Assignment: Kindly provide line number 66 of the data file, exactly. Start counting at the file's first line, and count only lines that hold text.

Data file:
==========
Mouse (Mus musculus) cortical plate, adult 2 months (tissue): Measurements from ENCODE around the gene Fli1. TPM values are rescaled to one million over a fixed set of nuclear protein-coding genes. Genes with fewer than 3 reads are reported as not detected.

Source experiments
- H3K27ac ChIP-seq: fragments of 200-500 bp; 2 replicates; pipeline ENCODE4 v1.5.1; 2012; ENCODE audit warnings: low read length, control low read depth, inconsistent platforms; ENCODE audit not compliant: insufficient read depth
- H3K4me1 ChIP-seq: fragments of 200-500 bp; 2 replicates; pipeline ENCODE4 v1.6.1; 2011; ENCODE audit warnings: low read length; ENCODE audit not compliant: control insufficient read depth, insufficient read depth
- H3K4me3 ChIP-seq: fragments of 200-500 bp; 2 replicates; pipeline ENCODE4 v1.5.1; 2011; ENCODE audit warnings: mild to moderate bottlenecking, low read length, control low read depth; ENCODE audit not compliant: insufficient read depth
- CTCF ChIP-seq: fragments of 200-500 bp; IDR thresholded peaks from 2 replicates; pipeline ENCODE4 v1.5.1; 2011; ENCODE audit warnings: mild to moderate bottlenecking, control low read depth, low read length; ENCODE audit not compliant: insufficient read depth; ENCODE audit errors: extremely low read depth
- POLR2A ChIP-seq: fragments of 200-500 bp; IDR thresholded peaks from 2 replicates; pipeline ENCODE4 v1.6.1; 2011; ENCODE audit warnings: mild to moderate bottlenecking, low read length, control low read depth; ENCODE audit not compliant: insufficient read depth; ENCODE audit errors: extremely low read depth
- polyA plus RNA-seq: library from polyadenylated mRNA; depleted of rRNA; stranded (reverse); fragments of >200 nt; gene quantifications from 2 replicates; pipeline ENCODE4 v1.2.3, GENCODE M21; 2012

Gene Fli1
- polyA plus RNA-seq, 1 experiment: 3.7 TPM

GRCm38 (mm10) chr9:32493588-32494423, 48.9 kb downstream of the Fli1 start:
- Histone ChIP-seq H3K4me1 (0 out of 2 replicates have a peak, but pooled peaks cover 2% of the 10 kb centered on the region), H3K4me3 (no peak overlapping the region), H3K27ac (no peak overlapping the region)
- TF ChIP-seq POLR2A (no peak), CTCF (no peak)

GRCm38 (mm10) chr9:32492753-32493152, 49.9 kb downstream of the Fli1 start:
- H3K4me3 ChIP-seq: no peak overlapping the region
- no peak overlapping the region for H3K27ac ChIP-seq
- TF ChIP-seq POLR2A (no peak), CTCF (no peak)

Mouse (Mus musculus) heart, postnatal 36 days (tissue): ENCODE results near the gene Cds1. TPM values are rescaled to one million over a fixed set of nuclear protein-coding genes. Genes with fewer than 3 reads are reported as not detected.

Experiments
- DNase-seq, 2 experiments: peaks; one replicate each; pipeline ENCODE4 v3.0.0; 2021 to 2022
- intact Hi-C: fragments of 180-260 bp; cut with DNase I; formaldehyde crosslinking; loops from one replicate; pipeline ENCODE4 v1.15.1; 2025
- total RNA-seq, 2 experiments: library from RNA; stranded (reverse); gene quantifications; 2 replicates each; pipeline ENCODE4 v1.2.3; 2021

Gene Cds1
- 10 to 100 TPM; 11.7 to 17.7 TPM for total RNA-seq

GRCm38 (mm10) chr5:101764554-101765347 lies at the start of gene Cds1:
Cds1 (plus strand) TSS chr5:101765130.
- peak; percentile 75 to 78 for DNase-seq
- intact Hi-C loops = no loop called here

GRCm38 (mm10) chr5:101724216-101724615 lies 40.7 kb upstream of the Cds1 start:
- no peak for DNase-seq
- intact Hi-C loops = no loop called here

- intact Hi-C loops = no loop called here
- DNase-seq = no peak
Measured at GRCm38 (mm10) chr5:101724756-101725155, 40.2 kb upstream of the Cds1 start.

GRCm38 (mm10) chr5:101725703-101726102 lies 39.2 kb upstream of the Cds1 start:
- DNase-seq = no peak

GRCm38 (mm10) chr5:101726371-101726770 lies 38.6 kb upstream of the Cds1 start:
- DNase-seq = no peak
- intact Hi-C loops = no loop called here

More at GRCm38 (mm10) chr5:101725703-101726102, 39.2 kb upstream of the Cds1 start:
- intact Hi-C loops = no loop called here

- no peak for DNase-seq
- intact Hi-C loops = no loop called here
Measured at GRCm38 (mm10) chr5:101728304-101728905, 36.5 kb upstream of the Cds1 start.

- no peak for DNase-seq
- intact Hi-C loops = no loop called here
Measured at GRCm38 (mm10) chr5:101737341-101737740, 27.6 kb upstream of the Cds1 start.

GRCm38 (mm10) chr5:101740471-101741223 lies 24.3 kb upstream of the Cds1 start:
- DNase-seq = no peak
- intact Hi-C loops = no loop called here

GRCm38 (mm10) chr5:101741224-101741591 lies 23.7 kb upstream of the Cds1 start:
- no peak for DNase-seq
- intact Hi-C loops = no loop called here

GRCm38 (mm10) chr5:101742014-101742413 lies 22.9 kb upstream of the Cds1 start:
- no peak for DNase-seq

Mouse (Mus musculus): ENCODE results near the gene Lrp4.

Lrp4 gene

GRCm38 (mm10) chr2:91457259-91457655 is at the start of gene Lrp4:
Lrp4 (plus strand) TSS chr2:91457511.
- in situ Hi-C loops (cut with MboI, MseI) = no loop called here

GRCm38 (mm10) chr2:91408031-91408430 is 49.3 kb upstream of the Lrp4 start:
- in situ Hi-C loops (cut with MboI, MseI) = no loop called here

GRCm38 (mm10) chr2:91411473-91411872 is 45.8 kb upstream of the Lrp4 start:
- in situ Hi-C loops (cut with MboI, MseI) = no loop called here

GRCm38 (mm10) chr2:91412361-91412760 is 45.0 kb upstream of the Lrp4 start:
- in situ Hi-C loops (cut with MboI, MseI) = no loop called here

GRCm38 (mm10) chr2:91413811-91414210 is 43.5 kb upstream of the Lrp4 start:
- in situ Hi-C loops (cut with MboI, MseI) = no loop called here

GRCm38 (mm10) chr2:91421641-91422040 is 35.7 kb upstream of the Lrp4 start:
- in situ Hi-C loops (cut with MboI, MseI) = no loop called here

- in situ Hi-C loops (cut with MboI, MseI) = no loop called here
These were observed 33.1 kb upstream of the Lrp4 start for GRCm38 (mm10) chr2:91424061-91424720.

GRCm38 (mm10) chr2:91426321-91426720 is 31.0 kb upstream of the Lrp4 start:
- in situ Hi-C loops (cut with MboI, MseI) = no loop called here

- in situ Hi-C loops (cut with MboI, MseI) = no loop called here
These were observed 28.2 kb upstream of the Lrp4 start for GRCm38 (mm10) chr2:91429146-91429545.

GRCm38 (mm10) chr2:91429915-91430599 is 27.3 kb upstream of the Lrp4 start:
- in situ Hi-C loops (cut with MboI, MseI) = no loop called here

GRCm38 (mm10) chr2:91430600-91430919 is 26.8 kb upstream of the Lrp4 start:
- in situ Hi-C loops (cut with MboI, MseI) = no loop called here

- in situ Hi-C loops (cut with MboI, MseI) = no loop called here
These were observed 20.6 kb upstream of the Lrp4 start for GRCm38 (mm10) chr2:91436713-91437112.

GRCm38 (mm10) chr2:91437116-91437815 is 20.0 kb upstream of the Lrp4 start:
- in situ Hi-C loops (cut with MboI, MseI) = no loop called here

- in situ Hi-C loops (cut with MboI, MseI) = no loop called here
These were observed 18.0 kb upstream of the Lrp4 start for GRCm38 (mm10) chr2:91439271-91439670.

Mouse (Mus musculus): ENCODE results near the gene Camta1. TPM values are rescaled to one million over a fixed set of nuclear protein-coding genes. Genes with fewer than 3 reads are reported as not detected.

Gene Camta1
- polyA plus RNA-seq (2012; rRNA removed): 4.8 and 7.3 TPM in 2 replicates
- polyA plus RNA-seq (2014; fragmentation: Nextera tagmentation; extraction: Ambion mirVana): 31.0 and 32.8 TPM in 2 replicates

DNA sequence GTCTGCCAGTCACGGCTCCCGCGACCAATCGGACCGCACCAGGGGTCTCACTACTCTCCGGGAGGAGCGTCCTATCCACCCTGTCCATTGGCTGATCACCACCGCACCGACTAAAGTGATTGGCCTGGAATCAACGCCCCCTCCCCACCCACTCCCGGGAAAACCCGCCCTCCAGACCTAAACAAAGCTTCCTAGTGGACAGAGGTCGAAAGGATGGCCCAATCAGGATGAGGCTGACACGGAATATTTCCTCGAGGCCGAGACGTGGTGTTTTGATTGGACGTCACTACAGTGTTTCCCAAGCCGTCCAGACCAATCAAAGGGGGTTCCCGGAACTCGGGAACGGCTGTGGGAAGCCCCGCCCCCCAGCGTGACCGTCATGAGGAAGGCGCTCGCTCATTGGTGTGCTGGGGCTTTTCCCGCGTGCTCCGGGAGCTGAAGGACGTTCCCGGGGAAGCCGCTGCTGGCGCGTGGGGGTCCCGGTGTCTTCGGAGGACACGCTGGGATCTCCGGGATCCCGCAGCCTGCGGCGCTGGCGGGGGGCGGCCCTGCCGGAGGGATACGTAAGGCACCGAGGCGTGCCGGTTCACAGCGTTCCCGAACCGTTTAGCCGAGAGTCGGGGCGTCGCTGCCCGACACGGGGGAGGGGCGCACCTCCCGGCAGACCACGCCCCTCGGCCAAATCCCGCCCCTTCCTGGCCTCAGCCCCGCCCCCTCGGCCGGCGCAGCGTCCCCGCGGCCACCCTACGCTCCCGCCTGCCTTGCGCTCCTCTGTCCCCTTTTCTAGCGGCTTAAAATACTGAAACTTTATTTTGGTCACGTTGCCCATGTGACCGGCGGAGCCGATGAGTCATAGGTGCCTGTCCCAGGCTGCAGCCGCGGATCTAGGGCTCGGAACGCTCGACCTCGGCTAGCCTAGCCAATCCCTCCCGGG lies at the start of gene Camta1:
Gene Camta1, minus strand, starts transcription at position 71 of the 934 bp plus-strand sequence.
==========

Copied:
- in situ Hi-C loops (cut with MboI, MseI) = no loop called here